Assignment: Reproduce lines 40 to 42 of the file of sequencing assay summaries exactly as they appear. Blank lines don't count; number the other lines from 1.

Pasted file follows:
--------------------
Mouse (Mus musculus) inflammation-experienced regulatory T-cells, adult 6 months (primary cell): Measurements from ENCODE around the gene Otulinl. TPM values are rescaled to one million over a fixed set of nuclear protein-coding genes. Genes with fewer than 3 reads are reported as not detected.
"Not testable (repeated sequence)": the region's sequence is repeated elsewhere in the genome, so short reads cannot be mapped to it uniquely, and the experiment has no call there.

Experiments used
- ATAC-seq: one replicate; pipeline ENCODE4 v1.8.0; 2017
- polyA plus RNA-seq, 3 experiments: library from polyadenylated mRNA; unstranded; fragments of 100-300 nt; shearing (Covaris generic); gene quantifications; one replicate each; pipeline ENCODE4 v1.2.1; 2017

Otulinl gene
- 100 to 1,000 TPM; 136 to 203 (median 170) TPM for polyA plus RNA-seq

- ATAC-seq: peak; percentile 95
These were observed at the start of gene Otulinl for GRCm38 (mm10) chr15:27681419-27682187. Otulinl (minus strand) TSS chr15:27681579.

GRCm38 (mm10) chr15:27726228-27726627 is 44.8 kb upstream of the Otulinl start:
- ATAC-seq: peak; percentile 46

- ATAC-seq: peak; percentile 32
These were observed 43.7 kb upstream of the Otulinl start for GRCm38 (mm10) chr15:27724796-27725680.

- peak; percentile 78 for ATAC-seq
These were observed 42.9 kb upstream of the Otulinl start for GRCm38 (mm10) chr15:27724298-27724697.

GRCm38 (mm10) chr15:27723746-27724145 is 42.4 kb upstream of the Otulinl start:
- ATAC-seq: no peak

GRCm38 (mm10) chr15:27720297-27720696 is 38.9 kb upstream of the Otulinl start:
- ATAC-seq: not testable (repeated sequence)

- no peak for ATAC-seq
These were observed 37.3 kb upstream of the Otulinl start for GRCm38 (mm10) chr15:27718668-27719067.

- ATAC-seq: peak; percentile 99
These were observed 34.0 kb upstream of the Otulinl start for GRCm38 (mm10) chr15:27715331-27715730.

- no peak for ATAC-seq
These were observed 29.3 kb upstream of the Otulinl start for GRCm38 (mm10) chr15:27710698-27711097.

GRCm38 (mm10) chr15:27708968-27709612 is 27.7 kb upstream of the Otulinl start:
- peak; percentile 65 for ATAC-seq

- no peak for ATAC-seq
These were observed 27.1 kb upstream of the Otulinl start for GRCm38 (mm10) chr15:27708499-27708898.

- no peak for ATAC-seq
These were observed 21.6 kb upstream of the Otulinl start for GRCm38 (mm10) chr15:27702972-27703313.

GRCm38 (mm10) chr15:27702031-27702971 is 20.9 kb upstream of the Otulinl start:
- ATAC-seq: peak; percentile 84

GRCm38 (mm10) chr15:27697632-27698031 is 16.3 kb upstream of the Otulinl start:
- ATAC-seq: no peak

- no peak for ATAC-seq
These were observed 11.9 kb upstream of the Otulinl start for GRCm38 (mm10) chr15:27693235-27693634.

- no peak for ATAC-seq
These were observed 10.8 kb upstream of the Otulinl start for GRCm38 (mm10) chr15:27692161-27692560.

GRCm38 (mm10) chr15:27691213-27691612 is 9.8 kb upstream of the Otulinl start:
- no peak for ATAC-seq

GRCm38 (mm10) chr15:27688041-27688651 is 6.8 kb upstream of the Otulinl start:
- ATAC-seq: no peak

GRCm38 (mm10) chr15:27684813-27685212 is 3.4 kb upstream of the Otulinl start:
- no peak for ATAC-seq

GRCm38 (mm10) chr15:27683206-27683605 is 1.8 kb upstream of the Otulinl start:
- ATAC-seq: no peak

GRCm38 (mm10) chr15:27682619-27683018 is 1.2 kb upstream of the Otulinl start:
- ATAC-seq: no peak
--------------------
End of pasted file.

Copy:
GRCm38 (mm10) chr15:27691213-27691612 is 9.8 kb upstream of the Otulinl start:
- no peak for ATAC-seq

GRCm38 (mm10) chr15:27688041-27688651 is 6.8 kb upstream of the Otulinl start: